Nuclear Technique Cuts Mosquito Population In Cuba

A pilot experiment of Sterile Insect Technique (SIT) was conducted between April and August 2020 in an isolated neighborhood of Havana. In this study, almost 1.3 million sterile male mosquitoes were released in the area reducing mosquito numbers by up to 90% last year. Early reports show that mosquito-borne diseases were eliminated in the last two months of the trial.

As reported to World Health Organization (WHO), the cases of dengue have increased eight folds in the last two decades. In Cuba, dengue is a mounting crisis. This mosquito-borne disease causes viral infections such as high fever, skin rashes, body pain, and in most severe cases, death.

In SIT, male mosquitoes are captured and sterilized with gamma rays and X-rays. These male mosquitoes are then released back where they sexually compete, failing to produce offspring.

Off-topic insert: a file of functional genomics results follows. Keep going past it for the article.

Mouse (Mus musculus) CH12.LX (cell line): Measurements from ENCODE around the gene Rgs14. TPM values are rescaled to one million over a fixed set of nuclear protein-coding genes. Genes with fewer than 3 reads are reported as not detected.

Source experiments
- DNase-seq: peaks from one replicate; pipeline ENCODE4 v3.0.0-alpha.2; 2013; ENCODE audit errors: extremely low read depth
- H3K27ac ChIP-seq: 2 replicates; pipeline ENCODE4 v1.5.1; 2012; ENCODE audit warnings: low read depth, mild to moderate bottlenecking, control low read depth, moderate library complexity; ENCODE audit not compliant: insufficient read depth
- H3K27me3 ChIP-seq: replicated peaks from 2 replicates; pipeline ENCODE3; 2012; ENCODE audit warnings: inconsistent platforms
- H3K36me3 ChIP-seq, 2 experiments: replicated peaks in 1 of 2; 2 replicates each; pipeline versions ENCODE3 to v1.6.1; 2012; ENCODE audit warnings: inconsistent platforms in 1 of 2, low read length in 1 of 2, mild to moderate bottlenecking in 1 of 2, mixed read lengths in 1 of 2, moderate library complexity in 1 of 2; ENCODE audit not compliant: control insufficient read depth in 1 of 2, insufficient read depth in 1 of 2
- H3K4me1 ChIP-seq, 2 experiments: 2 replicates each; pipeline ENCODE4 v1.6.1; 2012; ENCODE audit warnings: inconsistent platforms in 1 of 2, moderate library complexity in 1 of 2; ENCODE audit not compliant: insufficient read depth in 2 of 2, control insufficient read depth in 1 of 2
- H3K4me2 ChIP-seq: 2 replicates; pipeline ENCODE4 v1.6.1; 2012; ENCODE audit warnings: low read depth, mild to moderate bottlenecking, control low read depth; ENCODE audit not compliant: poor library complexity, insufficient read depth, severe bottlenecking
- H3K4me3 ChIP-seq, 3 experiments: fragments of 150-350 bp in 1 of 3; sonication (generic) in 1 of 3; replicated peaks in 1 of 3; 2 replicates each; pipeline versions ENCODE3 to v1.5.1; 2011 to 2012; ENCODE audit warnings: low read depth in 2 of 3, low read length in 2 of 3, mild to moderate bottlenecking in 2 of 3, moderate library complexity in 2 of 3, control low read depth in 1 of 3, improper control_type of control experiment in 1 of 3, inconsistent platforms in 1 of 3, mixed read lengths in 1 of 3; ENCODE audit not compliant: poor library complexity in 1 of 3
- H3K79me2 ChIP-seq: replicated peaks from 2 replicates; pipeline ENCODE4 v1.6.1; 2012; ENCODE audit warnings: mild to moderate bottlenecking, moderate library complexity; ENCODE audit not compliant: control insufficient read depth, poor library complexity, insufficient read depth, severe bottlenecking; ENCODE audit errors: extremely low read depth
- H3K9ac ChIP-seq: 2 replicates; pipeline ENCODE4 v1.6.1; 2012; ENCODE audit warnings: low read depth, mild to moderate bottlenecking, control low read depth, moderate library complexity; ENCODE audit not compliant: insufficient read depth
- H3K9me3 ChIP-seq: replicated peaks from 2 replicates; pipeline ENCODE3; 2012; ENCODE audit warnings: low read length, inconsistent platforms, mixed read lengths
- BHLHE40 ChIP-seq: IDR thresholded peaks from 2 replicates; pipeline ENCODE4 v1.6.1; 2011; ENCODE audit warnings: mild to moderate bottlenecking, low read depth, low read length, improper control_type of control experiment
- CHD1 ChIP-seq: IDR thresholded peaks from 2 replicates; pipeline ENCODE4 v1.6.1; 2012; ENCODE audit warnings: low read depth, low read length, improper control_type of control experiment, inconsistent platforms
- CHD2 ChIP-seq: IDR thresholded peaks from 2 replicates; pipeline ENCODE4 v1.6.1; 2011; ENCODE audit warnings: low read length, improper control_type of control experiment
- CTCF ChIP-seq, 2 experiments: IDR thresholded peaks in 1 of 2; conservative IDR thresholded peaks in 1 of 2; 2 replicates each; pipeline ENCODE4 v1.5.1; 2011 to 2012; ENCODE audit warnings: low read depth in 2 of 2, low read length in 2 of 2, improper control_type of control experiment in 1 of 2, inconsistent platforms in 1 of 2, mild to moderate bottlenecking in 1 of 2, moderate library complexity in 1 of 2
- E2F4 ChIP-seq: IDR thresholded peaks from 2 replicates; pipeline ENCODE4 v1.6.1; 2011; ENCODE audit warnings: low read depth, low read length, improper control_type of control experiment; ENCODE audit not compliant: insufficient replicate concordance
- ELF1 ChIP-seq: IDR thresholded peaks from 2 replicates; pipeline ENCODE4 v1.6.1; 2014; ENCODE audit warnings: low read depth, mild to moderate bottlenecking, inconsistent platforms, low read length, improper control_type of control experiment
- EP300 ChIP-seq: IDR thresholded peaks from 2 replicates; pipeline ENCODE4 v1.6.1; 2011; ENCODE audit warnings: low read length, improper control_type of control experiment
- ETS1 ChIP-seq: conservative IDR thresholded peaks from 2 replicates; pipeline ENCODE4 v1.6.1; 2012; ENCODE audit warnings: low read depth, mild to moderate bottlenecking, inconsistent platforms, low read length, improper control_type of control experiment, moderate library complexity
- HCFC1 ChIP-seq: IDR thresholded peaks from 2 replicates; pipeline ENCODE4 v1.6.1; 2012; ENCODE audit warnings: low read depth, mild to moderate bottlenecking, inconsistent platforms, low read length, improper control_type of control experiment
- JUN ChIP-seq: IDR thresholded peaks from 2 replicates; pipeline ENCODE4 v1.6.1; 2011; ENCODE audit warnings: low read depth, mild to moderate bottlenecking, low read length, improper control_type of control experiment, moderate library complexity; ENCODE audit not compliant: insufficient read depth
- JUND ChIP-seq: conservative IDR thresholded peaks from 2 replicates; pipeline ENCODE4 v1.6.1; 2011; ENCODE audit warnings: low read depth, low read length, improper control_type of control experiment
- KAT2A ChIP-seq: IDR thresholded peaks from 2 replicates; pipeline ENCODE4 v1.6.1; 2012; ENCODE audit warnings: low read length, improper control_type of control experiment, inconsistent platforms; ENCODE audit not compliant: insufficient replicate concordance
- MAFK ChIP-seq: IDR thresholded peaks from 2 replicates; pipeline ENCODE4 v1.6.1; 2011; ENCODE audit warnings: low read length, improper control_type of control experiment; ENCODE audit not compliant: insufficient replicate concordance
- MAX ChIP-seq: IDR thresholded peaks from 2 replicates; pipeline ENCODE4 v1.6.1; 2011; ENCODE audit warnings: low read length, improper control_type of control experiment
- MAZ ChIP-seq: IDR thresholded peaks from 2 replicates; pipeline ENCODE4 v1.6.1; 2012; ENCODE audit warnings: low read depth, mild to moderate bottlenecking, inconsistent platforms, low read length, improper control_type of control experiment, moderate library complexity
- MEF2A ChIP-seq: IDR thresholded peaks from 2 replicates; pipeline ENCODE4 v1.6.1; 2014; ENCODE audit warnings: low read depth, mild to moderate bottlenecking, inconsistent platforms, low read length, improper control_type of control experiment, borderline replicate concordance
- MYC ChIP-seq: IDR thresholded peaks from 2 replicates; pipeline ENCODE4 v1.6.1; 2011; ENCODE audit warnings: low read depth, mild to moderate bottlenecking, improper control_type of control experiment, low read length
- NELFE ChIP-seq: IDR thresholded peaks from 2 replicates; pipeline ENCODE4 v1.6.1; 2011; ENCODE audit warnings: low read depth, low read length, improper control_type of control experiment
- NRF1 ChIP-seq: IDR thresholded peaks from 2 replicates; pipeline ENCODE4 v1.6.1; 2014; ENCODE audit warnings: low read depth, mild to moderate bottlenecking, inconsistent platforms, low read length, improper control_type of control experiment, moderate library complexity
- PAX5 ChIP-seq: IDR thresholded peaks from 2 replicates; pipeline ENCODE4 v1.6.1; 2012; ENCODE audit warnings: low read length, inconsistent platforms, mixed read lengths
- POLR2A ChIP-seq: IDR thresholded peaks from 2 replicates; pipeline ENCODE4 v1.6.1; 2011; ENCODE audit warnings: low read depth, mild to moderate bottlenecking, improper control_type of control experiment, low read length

This nuclear technique is relatively new and shows a lot of promise. National Institutions can now effectively implement the SIT and soon such study will be performed in other countries.

Source: World Nuclear News

Published by Amit K Shah

Nuclear Engineer. Junior Research Fellow at National Institute of Advanced Studies.

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